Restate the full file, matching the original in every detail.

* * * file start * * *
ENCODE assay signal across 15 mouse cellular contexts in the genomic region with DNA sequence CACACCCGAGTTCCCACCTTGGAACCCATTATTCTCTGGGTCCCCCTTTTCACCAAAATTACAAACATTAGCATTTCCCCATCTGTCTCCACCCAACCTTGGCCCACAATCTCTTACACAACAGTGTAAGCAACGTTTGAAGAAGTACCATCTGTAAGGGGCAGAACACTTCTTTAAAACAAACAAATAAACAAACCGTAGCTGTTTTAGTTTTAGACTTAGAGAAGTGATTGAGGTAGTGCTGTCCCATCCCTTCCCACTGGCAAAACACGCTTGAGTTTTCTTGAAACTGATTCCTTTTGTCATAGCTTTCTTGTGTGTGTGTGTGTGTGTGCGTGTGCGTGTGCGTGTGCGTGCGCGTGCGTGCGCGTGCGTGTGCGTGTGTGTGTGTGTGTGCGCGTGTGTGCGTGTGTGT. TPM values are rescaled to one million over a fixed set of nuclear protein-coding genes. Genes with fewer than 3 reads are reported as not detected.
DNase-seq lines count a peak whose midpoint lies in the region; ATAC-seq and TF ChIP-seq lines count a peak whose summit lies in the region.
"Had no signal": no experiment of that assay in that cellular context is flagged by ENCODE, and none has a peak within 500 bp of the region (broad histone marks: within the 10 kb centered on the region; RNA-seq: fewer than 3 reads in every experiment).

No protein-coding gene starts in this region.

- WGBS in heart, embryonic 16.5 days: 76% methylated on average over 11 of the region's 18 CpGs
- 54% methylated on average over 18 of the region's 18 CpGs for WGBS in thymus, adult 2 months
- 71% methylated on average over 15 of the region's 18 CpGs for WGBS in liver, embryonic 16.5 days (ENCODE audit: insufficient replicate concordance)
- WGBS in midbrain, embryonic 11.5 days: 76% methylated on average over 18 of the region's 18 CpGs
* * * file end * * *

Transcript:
ENCODE assay signal across 15 mouse cellular contexts in the genomic region with DNA sequence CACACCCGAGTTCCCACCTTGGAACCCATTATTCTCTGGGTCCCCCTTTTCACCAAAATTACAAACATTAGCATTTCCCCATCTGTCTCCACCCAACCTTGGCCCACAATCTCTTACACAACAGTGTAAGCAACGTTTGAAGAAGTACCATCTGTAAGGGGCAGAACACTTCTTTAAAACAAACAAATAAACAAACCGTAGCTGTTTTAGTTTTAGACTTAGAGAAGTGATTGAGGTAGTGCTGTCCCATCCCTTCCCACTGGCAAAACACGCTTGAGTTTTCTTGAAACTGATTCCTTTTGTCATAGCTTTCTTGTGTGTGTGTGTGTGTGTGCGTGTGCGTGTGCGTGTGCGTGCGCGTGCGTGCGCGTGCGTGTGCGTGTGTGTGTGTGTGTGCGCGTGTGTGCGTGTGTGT. TPM values are rescaled to one million over a fixed set of nuclear protein-coding genes. Genes with fewer than 3 reads are reported as not detected.
DNase-seq lines count a peak whose midpoint lies in the region; ATAC-seq and TF ChIP-seq lines count a peak whose summit lies in the region.
"Had no signal": no experiment of that assay in that cellular context is flagged by ENCODE, and none has a peak within 500 bp of the region (broad histone marks: within the 10 kb centered on the region; RNA-seq: fewer than 3 reads in every experiment).

No protein-coding gene starts in this region.

- WGBS in heart, embryonic 16.5 days: 76% methylated on average over 11 of the region's 18 CpGs
- 54% methylated on average over 18 of the region's 18 CpGs for WGBS in thymus, adult 2 months
- 71% methylated on average over 15 of the region's 18 CpGs for WGBS in liver, embryonic 16.5 days (ENCODE audit: insufficient replicate concordance)
- WGBS in midbrain, embryonic 11.5 days: 76% methylated on average over 18 of the region's 18 CpGs